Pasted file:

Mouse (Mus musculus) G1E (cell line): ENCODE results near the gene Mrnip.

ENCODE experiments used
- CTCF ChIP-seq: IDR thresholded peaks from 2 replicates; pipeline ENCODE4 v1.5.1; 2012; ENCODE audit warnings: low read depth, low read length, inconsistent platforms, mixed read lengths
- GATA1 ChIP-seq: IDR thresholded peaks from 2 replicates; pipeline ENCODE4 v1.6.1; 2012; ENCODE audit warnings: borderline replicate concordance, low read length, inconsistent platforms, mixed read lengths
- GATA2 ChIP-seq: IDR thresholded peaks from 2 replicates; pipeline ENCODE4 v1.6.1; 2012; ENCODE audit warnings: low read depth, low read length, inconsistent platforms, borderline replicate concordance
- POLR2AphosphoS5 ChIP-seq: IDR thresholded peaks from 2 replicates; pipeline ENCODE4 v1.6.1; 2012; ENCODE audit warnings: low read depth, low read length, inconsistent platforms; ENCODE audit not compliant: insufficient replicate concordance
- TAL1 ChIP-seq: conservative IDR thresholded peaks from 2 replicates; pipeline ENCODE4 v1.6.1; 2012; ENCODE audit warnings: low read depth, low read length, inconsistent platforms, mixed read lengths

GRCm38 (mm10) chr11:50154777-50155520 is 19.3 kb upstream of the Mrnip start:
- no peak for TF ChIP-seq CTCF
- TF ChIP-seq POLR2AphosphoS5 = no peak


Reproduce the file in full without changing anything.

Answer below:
Mouse (Mus musculus) G1E (cell line): ENCODE results near the gene Mrnip.

ENCODE experiments used
- CTCF ChIP-seq: IDR thresholded peaks from 2 replicates; pipeline ENCODE4 v1.5.1; 2012; ENCODE audit warnings: low read depth, low read length, inconsistent platforms, mixed read lengths
- GATA1 ChIP-seq: IDR thresholded peaks from 2 replicates; pipeline ENCODE4 v1.6.1; 2012; ENCODE audit warnings: borderline replicate concordance, low read length, inconsistent platforms, mixed read lengths
- GATA2 ChIP-seq: IDR thresholded peaks from 2 replicates; pipeline ENCODE4 v1.6.1; 2012; ENCODE audit warnings: low read depth, low read length, inconsistent platforms, borderline replicate concordance
- POLR2AphosphoS5 ChIP-seq: IDR thresholded peaks from 2 replicates; pipeline ENCODE4 v1.6.1; 2012; ENCODE audit warnings: low read depth, low read length, inconsistent platforms; ENCODE audit not compliant: insufficient replicate concordance
- TAL1 ChIP-seq: conservative IDR thresholded peaks from 2 replicates; pipeline ENCODE4 v1.6.1; 2012; ENCODE audit warnings: low read depth, low read length, inconsistent platforms, mixed read lengths

GRCm38 (mm10) chr11:50154777-50155520 is 19.3 kb upstream of the Mrnip start:
- no peak for TF ChIP-seq CTCF
- TF ChIP-seq POLR2AphosphoS5 = no peak